Teachers union: School closings brought broken promises for students

May 21, 2014

(WBEZ/Linda Lutton)
A report by the Chicago Teachers Union released on the anniversary of the vote to close 50 schools says promises to invest in receiving schools were broken. The district says the report "deliberately misrepresents the facts."

A year after Chicago’s school board voted to close a historic 50 schools, the Chicago Teachers Union says the closings have resulted in broken promises.

Chicago Public Schools has spent more than $80 million in operational dollars related to school closings. The union has a report out today that says just a tenth of that has made it to kids’ classrooms. Ninety percent went to things like security along school routes, fees to moving companies, and staff layoff costs.

In the lead-up to the school closings, school officials had promised to invest in so-called Welcoming Schools that would take in students from closed schools.

“The entire rhetoric about the consolidations bringing more investments to classrooms, we’re just not seeing that," says Pavlyn Jankov, a teachers union researcher and one of the report’s authors. "The resources aren’t there. Librarians aren’t there. Class sizes aren’t decreasing....They promoted this as being something that will benefit students and bring more resources, and that’s just not true." 

The union found CPS  built libraries and science labs in receiving schools—part of  $145 million in capital investments made to the schools— but didn’t always staff them with librarians or science teachers. The report says the science lab at Dett Elementary on the West Side  is being used as a fourth grade classroom. And it says teaching positions at the receiving schools have gone unfilled, especially for special education positions.

The report is based on public documents and interviews with teachers at seven receiving schools.

Schools CEO Barbara Byrd-Bennett says the union’s report “deliberately misrepresents the facts.”

Byrd-Bennett has touted improvements in attendance and grades as evidence the school closings process has been a success, though some of those improvements are miniscule. Attendance among children from closed schools, for instance, was up 0.3 percentage points between the first half of 2012 and the first half of 2013, from 92.7 percent to 93.0 percent.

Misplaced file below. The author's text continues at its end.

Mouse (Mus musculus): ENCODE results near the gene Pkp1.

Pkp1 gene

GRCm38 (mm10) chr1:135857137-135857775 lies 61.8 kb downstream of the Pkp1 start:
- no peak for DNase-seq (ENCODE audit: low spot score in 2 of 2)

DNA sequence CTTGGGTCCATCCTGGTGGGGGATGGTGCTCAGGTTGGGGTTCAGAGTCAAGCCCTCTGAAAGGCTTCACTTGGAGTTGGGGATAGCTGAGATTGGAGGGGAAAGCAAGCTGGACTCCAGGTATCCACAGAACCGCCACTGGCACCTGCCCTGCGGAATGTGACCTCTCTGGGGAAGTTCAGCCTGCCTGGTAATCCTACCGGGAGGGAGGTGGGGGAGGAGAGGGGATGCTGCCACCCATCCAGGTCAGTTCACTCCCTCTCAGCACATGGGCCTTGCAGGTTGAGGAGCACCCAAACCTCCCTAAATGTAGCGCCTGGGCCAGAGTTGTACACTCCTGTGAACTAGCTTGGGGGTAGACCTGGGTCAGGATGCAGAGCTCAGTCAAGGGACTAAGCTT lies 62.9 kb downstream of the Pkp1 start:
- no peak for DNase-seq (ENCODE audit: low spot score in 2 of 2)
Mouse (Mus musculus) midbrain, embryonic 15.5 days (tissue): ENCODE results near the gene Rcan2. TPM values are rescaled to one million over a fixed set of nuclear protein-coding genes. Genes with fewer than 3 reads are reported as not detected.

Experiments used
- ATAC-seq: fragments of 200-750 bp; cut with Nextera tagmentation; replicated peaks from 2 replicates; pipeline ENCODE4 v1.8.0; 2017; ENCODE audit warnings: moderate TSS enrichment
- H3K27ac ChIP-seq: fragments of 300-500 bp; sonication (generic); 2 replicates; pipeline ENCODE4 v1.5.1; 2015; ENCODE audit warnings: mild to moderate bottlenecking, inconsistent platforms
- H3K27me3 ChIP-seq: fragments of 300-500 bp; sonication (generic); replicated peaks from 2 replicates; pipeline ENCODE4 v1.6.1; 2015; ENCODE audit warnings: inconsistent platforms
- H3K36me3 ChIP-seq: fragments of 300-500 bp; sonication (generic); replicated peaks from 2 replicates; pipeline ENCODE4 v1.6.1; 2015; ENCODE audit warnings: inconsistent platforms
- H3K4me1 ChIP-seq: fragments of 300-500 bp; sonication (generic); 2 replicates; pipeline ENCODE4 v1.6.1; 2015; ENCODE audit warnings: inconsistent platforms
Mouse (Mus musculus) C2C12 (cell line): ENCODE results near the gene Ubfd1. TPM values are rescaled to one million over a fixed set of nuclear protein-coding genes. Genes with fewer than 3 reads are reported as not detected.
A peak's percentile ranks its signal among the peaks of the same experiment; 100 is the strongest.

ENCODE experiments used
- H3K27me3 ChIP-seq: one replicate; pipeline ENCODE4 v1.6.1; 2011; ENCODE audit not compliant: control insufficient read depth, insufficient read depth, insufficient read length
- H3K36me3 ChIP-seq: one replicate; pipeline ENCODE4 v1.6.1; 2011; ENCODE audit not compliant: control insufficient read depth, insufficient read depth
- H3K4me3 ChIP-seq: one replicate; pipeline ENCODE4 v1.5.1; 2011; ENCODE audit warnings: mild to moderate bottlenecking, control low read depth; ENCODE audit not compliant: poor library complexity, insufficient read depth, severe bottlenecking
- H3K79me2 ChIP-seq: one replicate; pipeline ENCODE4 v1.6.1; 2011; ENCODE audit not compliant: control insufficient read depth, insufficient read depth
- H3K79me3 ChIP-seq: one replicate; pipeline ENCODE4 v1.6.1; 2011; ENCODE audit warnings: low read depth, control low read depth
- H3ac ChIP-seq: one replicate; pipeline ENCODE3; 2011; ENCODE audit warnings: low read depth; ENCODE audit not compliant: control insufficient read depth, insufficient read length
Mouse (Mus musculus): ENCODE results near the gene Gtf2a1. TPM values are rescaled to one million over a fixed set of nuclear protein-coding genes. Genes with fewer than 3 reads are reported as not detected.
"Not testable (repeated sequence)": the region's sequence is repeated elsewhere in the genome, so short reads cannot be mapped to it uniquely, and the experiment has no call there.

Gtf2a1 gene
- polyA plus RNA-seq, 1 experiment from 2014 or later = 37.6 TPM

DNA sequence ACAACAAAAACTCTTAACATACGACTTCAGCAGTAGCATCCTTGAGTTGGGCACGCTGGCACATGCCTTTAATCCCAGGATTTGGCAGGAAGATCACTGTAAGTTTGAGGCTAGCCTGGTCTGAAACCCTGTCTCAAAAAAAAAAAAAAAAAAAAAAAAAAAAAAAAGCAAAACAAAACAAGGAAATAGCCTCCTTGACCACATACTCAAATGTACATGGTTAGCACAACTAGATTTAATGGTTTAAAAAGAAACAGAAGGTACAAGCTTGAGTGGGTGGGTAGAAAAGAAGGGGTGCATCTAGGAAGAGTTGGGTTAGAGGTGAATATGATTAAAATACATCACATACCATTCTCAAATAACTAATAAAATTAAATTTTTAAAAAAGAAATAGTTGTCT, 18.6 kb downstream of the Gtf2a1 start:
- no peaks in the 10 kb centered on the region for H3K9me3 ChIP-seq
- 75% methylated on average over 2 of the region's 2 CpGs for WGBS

When it comes to staffing, the district says principals have discretion to hire or bring in programs as needed at their schools.

The district’s justification for closing 50 schools changed over time. Originally, it was for cost savings. Later, school officials and Mayor Rahm Emanuel said it was to put students in better schools. They argued that resources saved from the closings could be reinvested in remaining schools. At the time of the closings, CPS admitted it would take two years to realize any cost savings from shutting down schools. It estimated that closing 54 schools would eventually save $43 million annually; that's slightly less than 1 percent of the district's current $5.6 billion annual budget.

The union’s report says receiving schools are “still disproportionately under-resourced compared to other elementary schools.” Jankov says the school board’s recent decision to “turn around” three schools by completely re-staffing them makes the union’s report relevant today.

“It’s still an issue, because they’re still implementing the same kinds of policies where they push what they consider efficiencies down onto these schools on the South and West sides,” Jankov said.

Linda Lutton is a WBEZ education reporter. Follow her @WBEZeducation.